Observation Deck

Can you feel it? The rumbling and grumbling; it’s getting louder and louder.

There’s now a real movement and shift away from traditional high-stakes ‘one-size fits all’ approach to lesson observations as fed-up teachers are claiming back their classrooms and professional status.

We are now witnessing, at least in forward-thinking schools, a culture that celebrates and nurtures success rather than a culture of fear that vomits toxic tuts and soul-destroying criticisms. We are moving away from what Lorna Page (2017) describes as

“a system of self-preservation to a system of self-actualisation underpinned by the realisation that teachers are trusted professionals.”

When lesson observation can be used as an instrument and platform for professional development, an opportunity to obtain feedback, to learn, to reflect and to grow as a professional then it suddenly becomes useful, productive and even welcome. Observations can add to our professional capital.

Classroom observations are shedding their skins as dens of fear and becoming arenas of growth for unlocking potential to help teachers maximise their own performance, increase their agency and responsibility for their own development.  They are shifting from judgement to professional support, and are helping to reignite teacher inquisitiveness about their own practice.

Some see lesson observations as a glorious waste of time but you’d be fool-hardy to stop them because teachers need and want feedback. The best teachers crave feedback.

Yes, old-style lesson observations were artificial and stress-saturated but lesson observations that sit inside a positive and professional culture mean they are developmental, breed collaboration and encourage deeper joint practice.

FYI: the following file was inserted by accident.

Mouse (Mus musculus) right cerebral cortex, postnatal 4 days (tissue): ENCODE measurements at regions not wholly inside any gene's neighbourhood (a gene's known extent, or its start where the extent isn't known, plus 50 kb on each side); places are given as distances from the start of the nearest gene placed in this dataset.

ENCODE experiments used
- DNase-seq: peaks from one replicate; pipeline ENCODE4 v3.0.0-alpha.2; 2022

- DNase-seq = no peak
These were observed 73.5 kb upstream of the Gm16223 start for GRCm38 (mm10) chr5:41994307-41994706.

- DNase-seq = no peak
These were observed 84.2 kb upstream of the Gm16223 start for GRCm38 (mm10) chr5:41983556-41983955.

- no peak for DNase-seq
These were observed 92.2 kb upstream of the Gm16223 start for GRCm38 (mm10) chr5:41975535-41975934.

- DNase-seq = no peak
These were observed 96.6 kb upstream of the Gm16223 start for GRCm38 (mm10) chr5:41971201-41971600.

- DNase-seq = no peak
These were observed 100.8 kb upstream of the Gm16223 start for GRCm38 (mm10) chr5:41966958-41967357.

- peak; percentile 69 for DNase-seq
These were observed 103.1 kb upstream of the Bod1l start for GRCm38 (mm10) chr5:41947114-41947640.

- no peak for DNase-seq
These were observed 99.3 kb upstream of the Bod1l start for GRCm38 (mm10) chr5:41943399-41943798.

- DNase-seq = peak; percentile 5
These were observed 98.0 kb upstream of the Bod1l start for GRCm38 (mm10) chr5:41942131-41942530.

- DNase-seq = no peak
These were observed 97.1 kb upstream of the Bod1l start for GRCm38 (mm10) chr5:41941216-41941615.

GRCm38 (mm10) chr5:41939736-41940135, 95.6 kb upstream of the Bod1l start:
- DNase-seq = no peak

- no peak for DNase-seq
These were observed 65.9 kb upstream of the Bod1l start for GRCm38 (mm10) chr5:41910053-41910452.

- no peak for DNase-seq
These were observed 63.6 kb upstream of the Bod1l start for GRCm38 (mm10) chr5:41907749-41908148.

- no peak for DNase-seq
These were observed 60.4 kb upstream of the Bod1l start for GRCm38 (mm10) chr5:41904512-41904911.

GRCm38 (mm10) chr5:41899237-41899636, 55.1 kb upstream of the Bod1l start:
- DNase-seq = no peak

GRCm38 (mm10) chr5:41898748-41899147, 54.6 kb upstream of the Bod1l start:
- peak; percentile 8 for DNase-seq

Far from being an unnecessary part of school life, lesson observations are crucial to improving and contribute significantly to the intellectual work of teaching. When they are part of a trusting and collegial relationship and provide relevant, actionable feedback that improves practices and promotes growth, observations can have tremendous impact. As Matt O’Leary (2017) notes in ‘Reclaiming Lesson Observation’,

“The time has come for observation to no longer be seen as a predominately summative assessment tool or disciplinary mechanism, but instead as a method of systematic enquiry that has an important contribution to make to educators’ analysis, understanding and improvement of teacher thinking, learning and practice.”

According to The New Teacher Project report ‘The Irreplaceables’, high-achieving teachers leave teaching because they aren’t receiving critical, regular and specific feedback.

Some schools and colleges have deliberately changed their terminology to move away from observation as a doing to exercise and so refer to ‘developmental practice’ to emphasise the upgrade to an approach that focuses on doing with.

Just a note of caution though. Asking the question “What kinds of frameworks or tools could help us to capture great teaching?” the Sutton Trust report ‘What makes great teaching?‘ says that,

“Successful teacher observations are primarily used as a formative process – framed as a development tool creating reflective and self-directed teacher learners as opposed to a high stakes evaluation or appraisal. However, while observation is effective when undertaken as a collaborative and collegial exercise among peers, the research also emphasises the need for challenge in the process which may involve principals or external experts.”